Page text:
When Marshall McLuhan wrote in "Understanding Media" of movies as a "hot" medium and television as a "cool" medium, he wasn't talking about emotional temperature-metaphors:
There is a basic principle that distinguishes a hot medium like radio from a cool one like the telephone, or a hot medium like the movie from a cool one like TV. A hot medium is one that extends one single sense in "high definition." High definition is the state of being well filled with data. A photograph is, visually, "high definition." A cartoon is "low definition," simply because very little visual information is provided. Telephone is a cool medium, or one of low definition, because the ear is given a meager amount of information. And speech is a cool medium of low definition, because so little is given and so much has to be filled in by the listener. On the other hand, hot media do not leave so much to be filled in or completed by the audience. Hot media are, therefore, low in participation, and cool media are high in participation or completion by the audience. Naturally, therefore, a hot medium like radio has very different effects on the user from a cool medium like the telephone.
In this sense, many of today's video games are, like print, cool media that require more activity on the part of the user than more passive hot media like movies that provide more "high definition" information to the senses and require less from the observer.
The resolution of current the high-definition digital video technology used in a film like "Benjamin Button" makes these distinctions between traditional 35mm films and "video" immaterial. The frame rate is the same, and in the case of feature films, most are still transferred to 35mm for distribution and exhibition. Digital intermediates are used to make the final color corrections before final prints are struck, whether the movie was shot digitally or on analog film. Directors, cinematographers, lab technicians can get just about any "look" -- warm or cold -- that they want. Filmmakers like Fincher or Michael Mann like to use digital video for shooting in the dark because its sensitivity to low light is more detailed, and more akin to what the human eye sees, than even the highest-speed motion picture film. But they switch between film and video during production according to their needs, and Fincher used both on "Benjamin Button." (Can you tell which shots are digital and which are film?)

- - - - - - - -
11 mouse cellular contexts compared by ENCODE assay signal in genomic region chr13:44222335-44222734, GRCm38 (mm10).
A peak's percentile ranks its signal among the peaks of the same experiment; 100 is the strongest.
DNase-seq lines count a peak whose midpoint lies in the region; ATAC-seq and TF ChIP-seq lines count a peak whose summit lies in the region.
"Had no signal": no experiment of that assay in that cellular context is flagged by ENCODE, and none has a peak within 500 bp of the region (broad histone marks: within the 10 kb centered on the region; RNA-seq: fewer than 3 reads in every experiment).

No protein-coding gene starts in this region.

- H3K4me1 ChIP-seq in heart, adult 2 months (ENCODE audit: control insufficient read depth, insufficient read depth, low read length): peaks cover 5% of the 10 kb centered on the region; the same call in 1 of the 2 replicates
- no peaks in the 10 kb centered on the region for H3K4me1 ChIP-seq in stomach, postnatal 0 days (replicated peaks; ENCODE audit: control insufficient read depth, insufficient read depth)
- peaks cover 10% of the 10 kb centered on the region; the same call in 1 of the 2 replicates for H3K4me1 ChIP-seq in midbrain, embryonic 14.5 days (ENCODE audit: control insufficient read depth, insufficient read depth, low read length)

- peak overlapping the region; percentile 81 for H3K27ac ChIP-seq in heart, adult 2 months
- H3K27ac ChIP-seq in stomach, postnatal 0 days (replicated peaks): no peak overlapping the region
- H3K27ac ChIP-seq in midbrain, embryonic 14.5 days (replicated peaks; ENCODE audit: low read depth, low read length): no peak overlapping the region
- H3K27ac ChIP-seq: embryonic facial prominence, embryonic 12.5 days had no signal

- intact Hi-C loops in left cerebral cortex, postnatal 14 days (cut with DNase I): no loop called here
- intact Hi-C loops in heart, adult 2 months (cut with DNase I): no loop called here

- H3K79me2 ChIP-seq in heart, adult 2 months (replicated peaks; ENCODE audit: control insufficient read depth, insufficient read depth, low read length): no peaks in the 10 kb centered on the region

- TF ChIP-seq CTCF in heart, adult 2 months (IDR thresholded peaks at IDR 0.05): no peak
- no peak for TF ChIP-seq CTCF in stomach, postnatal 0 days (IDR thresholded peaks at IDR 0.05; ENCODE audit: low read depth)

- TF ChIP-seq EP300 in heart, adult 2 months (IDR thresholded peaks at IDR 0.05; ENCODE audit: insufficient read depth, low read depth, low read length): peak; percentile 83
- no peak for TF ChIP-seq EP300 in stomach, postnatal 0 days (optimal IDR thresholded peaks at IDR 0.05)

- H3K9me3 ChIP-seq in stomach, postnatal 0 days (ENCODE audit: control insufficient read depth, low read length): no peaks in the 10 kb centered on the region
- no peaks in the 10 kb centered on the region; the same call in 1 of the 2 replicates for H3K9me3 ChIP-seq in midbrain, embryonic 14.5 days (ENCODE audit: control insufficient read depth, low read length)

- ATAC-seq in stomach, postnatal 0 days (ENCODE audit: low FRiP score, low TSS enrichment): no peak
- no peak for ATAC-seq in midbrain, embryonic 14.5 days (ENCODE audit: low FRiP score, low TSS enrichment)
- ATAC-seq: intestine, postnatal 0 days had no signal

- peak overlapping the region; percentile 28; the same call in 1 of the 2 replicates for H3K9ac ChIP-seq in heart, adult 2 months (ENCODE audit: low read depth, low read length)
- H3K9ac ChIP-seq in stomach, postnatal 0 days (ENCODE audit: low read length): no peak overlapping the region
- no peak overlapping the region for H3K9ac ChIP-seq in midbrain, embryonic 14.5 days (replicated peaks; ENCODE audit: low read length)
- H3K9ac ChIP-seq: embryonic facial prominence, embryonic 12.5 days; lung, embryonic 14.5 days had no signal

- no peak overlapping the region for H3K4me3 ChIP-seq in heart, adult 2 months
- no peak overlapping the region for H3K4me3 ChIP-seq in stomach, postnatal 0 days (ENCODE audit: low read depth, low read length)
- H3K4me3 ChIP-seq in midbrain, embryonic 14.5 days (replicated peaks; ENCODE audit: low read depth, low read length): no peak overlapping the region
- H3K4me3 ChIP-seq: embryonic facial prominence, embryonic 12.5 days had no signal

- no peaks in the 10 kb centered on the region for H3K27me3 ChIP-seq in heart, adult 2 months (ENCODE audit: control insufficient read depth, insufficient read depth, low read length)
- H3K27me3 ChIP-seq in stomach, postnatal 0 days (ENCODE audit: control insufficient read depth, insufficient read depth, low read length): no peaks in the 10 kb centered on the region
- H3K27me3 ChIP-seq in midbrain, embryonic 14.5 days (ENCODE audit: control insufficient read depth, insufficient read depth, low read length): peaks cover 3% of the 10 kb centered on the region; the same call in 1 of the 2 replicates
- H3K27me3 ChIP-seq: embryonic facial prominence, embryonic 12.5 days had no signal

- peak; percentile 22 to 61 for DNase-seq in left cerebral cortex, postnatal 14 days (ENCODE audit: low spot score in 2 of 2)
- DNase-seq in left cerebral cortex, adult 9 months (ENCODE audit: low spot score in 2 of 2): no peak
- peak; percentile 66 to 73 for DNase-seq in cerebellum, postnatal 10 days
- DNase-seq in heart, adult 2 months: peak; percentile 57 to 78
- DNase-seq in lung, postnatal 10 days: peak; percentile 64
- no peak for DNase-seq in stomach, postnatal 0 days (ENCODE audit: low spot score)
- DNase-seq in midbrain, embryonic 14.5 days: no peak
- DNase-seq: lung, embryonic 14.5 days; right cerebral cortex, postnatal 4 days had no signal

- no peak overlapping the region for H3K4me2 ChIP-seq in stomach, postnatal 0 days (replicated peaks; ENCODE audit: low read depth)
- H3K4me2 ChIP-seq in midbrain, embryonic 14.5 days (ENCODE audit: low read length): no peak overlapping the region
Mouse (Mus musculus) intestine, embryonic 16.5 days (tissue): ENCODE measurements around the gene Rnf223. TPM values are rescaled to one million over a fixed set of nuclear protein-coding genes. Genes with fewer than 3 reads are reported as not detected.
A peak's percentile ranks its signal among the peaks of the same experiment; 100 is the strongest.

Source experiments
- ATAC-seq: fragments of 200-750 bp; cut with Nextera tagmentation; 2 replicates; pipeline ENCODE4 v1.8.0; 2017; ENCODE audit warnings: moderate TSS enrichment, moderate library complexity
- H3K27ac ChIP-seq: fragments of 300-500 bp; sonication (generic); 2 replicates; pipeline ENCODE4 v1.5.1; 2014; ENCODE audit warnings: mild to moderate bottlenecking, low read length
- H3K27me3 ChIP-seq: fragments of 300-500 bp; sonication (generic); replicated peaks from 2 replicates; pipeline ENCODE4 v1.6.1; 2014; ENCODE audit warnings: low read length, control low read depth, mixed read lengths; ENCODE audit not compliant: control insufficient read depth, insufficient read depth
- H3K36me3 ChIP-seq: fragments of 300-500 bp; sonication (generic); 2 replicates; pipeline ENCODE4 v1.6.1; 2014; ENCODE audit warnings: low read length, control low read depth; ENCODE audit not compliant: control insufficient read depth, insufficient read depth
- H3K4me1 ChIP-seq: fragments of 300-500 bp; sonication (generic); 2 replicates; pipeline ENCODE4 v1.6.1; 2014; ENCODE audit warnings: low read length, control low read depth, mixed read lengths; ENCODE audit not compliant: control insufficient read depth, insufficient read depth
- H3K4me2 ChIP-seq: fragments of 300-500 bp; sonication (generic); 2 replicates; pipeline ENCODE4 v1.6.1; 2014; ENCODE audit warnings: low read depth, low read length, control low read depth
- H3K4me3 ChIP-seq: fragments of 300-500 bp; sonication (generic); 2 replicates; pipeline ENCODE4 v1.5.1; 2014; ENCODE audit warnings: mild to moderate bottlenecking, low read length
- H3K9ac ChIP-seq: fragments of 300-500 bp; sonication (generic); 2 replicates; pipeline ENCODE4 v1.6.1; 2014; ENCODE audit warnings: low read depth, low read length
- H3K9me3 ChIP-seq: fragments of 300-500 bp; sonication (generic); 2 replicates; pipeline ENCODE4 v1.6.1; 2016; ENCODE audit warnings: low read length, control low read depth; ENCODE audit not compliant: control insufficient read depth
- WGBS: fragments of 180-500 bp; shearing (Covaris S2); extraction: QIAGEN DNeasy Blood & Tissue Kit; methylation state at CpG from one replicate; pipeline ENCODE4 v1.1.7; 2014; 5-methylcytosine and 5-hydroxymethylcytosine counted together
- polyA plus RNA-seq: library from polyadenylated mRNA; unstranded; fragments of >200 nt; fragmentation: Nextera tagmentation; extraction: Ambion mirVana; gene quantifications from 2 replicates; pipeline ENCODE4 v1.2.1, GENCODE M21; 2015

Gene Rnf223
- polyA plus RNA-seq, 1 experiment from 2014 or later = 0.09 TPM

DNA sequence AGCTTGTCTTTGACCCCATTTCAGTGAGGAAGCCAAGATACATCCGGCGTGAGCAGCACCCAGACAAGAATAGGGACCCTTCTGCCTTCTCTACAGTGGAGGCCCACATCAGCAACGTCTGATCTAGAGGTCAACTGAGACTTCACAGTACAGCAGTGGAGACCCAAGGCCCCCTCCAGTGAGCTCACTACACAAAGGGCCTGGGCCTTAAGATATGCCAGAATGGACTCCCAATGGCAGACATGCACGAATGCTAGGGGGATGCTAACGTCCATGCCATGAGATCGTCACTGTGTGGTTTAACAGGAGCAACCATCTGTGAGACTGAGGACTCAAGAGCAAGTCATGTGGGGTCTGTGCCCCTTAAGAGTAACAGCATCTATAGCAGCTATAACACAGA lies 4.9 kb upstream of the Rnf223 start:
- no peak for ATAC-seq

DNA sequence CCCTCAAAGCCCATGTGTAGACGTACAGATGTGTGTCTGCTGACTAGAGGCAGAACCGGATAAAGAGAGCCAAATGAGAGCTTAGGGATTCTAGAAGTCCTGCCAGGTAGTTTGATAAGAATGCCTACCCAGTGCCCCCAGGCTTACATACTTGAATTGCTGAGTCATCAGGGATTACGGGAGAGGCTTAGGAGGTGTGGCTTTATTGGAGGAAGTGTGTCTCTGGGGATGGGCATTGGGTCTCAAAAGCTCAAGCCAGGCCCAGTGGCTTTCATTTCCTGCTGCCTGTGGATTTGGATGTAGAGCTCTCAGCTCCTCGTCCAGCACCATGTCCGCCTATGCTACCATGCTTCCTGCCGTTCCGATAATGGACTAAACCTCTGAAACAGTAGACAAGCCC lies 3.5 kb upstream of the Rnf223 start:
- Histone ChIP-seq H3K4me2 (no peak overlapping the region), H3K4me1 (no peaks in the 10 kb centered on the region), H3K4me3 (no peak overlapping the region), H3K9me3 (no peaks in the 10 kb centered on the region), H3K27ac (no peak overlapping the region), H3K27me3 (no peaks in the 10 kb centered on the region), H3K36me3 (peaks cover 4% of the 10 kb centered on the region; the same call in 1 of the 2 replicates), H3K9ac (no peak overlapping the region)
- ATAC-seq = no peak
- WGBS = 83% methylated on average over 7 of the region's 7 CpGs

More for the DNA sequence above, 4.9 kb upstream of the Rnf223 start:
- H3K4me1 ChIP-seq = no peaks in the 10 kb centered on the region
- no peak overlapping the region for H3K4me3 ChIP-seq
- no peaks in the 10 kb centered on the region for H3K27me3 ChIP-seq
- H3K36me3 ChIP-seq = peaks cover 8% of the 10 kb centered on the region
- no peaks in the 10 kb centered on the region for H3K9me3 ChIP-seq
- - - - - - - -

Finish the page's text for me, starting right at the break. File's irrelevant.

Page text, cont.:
Even HDTV transfers (1080 lines of horizontal resolution, compared to more than 4,520 for some films) sometimes use software to soften the image and/or introduce "grain" so that it feels more like the film many are accustomed to. But the qualities of any projected image (sharpness, warmth, etc.) ultimately come down to the circumstances under which the movie is projected -- including the projector lamp and lenses, the size of the screen, and your distance from it. (For example: An early screening of "Benjamin Button" at the Director's Guild Theater, attended by the film's DP Claudio Miranda, was cancelled about a half-hour into the showing of the film because of a faulty color channel in the digital projection system.)
Whatever its attributes, and critics have been polarized -- remote or gushy, gimmicky or heartfelt, empty or profoundly moving -- the medium is not its sole message.
This message came to me from a reader named Peter Svensland. He and a fr...
Writers at RogerEbert.com share their favorite "Star Trek" moments in honor of the original TV series' 50th anniversary.